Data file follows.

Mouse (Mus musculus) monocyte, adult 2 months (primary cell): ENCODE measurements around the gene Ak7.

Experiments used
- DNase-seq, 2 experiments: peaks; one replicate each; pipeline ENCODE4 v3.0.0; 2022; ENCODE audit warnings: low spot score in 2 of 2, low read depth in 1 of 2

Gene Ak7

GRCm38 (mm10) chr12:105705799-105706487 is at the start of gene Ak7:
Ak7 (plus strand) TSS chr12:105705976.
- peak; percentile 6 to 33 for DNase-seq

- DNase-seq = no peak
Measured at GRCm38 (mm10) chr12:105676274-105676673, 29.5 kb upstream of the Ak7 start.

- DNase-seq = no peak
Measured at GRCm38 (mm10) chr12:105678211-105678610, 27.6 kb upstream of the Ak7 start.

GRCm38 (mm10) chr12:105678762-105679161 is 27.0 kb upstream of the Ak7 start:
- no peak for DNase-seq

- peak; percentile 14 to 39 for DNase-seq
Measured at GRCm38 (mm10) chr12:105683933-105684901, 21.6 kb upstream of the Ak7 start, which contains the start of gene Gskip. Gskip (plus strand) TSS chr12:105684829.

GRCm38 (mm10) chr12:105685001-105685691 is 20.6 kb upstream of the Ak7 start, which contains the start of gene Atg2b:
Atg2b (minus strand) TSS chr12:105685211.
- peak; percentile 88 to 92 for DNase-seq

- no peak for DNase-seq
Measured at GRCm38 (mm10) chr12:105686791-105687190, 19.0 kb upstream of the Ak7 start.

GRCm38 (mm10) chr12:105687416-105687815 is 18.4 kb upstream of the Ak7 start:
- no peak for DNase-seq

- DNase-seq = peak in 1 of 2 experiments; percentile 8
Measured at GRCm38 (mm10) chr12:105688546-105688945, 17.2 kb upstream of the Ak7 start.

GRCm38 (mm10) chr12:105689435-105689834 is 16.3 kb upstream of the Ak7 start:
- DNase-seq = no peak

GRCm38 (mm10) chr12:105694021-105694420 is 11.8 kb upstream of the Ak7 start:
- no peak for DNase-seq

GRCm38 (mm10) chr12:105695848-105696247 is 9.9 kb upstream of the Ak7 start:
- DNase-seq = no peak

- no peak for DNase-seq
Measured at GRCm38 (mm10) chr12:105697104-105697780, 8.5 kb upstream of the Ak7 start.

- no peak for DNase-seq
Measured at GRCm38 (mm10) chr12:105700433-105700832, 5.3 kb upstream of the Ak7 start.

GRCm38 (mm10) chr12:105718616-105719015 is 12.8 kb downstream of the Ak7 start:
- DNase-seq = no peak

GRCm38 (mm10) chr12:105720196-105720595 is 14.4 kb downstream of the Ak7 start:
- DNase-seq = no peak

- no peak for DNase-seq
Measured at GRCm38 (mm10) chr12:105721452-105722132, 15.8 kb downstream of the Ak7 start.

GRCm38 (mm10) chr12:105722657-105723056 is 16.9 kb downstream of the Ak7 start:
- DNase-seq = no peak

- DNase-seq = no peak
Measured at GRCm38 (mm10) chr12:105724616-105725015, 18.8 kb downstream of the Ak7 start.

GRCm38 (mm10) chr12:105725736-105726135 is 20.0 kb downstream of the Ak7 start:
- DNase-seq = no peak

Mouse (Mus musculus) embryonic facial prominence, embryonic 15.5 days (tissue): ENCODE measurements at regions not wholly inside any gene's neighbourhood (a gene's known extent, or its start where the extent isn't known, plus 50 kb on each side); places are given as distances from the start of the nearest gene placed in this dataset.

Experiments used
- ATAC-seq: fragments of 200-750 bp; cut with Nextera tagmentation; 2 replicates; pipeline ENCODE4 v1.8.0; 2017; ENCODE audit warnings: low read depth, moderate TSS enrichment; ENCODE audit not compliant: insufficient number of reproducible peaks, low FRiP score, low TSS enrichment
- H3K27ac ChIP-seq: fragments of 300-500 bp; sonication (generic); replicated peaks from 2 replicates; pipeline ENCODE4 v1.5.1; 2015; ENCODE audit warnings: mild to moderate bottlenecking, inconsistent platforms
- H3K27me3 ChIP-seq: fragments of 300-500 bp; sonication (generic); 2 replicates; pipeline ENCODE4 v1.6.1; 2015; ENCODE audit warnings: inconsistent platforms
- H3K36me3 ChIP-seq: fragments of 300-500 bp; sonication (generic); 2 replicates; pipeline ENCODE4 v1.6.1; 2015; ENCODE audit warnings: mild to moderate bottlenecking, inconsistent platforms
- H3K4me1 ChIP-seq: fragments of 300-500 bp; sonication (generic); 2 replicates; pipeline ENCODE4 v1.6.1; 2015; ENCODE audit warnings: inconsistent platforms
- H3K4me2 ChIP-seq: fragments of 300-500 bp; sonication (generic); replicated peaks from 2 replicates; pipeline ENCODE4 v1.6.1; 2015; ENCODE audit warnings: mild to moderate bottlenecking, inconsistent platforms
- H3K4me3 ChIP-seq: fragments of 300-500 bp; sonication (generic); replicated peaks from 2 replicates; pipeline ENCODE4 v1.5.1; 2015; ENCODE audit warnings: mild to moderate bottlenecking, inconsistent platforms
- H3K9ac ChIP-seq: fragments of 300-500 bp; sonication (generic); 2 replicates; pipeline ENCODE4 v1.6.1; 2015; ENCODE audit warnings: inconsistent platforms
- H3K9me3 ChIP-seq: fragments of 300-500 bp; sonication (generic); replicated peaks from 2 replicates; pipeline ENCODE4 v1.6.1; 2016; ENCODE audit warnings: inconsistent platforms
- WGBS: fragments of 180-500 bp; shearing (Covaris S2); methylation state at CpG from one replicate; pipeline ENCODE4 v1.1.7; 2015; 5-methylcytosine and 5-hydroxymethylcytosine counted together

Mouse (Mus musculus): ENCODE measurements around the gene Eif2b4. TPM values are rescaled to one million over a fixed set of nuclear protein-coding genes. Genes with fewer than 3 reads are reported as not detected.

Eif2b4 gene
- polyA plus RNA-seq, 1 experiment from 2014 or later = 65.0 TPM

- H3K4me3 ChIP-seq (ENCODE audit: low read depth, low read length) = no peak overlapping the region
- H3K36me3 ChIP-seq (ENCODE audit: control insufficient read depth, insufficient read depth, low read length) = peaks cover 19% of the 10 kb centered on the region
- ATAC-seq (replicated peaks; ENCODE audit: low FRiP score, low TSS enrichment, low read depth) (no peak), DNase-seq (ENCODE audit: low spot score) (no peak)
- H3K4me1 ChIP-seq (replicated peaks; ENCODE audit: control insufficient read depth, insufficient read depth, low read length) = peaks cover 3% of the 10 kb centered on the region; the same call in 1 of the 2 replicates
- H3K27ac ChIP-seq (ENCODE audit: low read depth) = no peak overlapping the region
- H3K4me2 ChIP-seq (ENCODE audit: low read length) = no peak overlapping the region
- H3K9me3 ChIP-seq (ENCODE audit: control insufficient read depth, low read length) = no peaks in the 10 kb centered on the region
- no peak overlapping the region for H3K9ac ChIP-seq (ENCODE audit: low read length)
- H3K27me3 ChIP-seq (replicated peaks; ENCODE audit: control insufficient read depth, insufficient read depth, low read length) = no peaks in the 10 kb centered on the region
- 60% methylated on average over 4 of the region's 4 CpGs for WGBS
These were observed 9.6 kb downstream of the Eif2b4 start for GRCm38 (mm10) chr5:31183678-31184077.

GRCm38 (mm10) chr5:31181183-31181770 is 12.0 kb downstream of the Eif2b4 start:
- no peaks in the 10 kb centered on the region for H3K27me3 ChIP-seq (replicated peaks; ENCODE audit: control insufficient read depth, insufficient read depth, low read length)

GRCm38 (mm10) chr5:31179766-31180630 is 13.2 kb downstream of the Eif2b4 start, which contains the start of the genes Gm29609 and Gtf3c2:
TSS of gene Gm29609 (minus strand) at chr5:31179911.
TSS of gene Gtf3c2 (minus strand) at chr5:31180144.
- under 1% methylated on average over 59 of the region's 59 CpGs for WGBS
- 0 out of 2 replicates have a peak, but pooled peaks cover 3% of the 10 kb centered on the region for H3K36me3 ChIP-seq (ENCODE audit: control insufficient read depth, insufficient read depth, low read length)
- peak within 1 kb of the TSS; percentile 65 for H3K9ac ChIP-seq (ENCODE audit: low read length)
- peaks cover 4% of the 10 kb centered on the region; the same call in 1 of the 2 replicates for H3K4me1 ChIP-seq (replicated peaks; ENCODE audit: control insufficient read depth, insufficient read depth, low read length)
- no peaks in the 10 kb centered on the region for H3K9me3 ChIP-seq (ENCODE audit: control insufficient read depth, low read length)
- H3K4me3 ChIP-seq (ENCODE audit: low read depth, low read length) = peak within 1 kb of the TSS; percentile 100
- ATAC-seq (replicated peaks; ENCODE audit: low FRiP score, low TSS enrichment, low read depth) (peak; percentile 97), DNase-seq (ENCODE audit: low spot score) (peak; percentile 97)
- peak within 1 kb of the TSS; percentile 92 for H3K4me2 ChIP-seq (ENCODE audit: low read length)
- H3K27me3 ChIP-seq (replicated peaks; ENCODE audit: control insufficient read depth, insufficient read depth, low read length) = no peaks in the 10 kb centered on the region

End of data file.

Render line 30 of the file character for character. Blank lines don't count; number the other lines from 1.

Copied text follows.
- DNase-seq = no peak